Are Latin American women considered attractive in Europe?
Latin America: Killed because they are women
In the Peruvian capital Lima, over 50,000 people took to the streets last Saturday to protest against the ongoing violence against women and the impunity of the perpetrators. Last year the Peruvian authorities registered 95 feminicides, this year there are already 54 and 118 attempted murders. The number of unreported cases is likely to be much higher, since feminicides are often covered up as suicide or other violent crimes or are not even reported.
"Ni una menos"
Chile, Uruguay, Colombia, Brazil: Since last summer there have been repeated mass demonstrations in Latin American countries. People are protesting against the violence under the motto "Ni una menos" (Not one less). The biggest protest so far took place in June 2015 with around 300,000 participants in Argentina.
Brutal cases of violence against women shocked the Argentine public at the time: a man cut his ex-wife's throat in front of her children, a woman was murdered by her ex-boyfriend in broad daylight on the terrace of a café, and a pregnant 14-year-old was killed by hers An ex-partner two years older than him was beaten to death and then buried in the garden with the help of relatives.
A study by the Swiss NGO Small Arms Survey from 2012 shows that of the 25 countries in which the most feminicides are committed worldwide, 14 are Latin American countries. The sad statistic is led by the Central American El Salvador. Why is Latin America more than half of the "deadliest" countries for women?
In addition to the socially strongly rooted "machismo" - the macho culture in which the man dominates and the woman perceives as his property - organized crime is also characteristic of the region. "The drug trade and the gangs that go with it are a big problem in Latin America," says Maria Teresa Medeiros Lichem, who teaches literature and gender issues in Latin America at the University of Vienna. The drug gangs have brutal rituals, including feminicide. Young men would have to prove themselves in order to be accepted into a gang or rise in the hierarchy.
"There is now also more awareness of this topic," explains Medeiros Lichem. Women now know better about their rights. Social movements and NGOs have particularly contributed to raising awareness over the past 50 years. "In other regions, violence against women is certainly widespread, but perhaps even more hidden than unreported numbers."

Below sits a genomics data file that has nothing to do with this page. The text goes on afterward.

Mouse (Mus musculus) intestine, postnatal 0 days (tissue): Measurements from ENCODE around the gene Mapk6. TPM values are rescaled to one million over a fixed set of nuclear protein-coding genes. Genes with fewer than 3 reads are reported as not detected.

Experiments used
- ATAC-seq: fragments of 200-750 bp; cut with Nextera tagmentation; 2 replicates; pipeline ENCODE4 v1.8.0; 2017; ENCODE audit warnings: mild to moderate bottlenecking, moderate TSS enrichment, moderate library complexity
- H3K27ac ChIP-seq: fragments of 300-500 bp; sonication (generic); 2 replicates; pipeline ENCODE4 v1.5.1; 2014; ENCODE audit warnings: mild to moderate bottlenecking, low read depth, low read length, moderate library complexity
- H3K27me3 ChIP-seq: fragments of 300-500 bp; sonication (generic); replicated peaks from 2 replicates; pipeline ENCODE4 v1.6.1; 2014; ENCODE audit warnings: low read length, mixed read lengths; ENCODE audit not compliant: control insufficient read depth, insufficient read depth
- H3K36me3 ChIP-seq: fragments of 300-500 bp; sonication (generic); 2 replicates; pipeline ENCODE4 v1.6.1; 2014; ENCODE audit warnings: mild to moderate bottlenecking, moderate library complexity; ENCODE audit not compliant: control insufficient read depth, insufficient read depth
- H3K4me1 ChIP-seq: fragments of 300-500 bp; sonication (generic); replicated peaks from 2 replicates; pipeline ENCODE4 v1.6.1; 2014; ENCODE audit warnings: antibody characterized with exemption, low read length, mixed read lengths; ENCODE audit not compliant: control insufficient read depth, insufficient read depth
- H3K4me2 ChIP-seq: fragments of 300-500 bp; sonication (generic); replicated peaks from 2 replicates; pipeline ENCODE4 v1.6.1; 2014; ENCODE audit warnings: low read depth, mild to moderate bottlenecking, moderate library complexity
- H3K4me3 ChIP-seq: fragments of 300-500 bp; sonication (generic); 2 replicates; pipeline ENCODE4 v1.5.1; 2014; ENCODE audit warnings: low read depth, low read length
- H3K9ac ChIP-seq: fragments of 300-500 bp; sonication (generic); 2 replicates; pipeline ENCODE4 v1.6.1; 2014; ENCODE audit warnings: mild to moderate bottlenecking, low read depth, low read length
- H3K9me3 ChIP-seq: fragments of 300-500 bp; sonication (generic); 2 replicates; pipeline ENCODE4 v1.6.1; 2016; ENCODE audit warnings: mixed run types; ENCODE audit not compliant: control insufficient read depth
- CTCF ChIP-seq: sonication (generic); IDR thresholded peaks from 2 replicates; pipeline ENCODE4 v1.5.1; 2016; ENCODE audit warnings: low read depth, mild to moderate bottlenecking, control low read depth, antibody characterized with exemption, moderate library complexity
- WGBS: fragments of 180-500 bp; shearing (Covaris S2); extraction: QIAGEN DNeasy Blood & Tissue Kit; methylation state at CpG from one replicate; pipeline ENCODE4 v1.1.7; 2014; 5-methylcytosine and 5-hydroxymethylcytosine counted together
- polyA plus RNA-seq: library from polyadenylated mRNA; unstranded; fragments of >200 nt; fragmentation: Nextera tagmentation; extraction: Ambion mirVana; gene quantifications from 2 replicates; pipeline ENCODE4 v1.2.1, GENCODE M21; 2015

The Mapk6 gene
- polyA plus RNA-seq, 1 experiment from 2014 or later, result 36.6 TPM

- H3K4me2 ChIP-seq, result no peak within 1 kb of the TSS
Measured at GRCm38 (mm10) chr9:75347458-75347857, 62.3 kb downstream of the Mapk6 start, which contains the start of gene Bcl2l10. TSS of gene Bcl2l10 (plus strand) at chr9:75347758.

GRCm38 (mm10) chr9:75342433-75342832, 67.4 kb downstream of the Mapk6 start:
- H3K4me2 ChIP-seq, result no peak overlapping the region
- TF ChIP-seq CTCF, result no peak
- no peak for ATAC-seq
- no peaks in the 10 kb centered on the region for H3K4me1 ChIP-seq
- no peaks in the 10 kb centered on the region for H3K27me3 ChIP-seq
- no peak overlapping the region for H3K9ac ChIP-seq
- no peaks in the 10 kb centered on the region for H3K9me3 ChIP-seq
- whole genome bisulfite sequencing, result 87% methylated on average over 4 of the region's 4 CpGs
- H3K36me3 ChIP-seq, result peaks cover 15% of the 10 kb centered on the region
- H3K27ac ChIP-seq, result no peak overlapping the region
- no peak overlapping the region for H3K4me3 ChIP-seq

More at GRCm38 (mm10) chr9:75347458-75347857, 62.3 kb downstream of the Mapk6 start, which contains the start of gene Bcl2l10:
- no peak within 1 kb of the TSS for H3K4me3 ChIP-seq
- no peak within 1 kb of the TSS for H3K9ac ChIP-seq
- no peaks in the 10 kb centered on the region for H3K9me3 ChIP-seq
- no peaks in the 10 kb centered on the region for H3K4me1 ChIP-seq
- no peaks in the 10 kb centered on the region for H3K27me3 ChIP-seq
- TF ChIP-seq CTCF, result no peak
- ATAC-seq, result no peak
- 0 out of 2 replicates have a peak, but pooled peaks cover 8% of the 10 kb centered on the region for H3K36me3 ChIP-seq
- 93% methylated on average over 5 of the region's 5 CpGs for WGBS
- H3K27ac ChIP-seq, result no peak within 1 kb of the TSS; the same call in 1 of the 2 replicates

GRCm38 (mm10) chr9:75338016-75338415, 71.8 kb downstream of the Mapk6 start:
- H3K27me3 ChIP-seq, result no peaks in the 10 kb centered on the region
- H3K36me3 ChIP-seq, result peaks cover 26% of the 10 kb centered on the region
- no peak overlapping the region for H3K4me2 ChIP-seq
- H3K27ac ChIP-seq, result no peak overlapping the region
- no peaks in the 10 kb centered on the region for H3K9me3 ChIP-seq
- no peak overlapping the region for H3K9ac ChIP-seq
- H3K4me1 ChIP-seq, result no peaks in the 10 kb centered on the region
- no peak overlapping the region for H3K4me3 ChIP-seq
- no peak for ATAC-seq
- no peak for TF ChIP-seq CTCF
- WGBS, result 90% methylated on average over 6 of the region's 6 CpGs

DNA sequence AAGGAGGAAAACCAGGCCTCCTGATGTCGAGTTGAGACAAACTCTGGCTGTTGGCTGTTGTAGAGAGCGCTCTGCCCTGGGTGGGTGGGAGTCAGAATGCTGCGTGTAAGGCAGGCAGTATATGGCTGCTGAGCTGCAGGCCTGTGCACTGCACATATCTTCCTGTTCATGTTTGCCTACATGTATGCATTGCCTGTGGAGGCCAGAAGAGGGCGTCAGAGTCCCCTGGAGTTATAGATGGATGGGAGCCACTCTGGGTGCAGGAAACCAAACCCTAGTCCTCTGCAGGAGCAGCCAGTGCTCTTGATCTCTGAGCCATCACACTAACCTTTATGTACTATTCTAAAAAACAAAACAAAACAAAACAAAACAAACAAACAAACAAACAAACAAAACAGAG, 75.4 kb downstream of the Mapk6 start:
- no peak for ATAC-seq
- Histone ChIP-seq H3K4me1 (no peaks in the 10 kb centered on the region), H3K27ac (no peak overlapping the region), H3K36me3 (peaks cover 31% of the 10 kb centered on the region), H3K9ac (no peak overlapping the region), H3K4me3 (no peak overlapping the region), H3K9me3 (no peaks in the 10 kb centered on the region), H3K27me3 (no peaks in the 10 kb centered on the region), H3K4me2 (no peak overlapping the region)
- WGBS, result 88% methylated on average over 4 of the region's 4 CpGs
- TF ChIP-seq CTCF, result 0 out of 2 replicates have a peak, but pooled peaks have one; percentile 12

Femicide as a criminal offense
Femicide or feminicide is used when men kill women because of their gender. Most women are killed by men who are close to them, such as partners, ex-boyfriends, fathers or lovers. Often they are brutally mistreated beforehand.
States tolerated the crimes in many cases. The feminicides in the northern Mexican city of Ciudad Juárez achieved notoriety in the 1990s. It is estimated that 700 women were kidnapped, ill-treated and murdered there. After twenty years, most of these murders are still unsolved.
Several Latin American countries - including Argentina, Bolivia, Brazil, Nicaragua and Peru - have now legally introduced femicide as a separate criminal offense. In Argentina, murder is punished with twelve to 25 years in prison, the offense of murdering women is punishable by life imprisonment.
When higher penalties for murdering women are up for discussion, the critics are quick to get in touch. Medeiros Lichem replies: "A woman's life is of course no more valuable than that of a man. But the great problem of widespread violence against women has been ignored for so long that these deterrent laws are now necessary."
A big problem - despite the existing laws - is that impunity is still widespread. In Bolivia, the General Prosecutor's Office published corresponding figures in early July 2016: Only two out of ten femicide trials end with a conviction. There are "amicable" out-of-court settlements. The processes are being delayed. Many victims come from poor families. Your relatives cannot afford the legal costs and so have to give up after a while.
The murder of women is only the tip of the iceberg. Linked to this are domestic violence and general structural violence against women. "It's no wonder that 'machismo' is a Spanish word," said Colombian suffragette Catalina Ruiz-Navarro in an interview with Al Jaazeera. "We Latin Americans are considered hot-blooded." It is seen as normal that the man kills the woman out of jealousy, for example, because he loves her so passionately. The media would also contribute if, for example, they dubbed "love murder out of jealousy" and staged the manslaughter as a great love drama.
No brave machos
"We have to stop glorifying macho courage," says Maria Teresa Medeiros Lichem. From an early age, the young boys are told not to cry. In kindergarten they are given plastic pistols. "It must be shown that it is cowardly to do violence to a woman," says the native Bolivian. Because that is often the worst thing for men in the affected societies: when they are told that they are cowardly. (Milena Österreicher, August 19, 2016)
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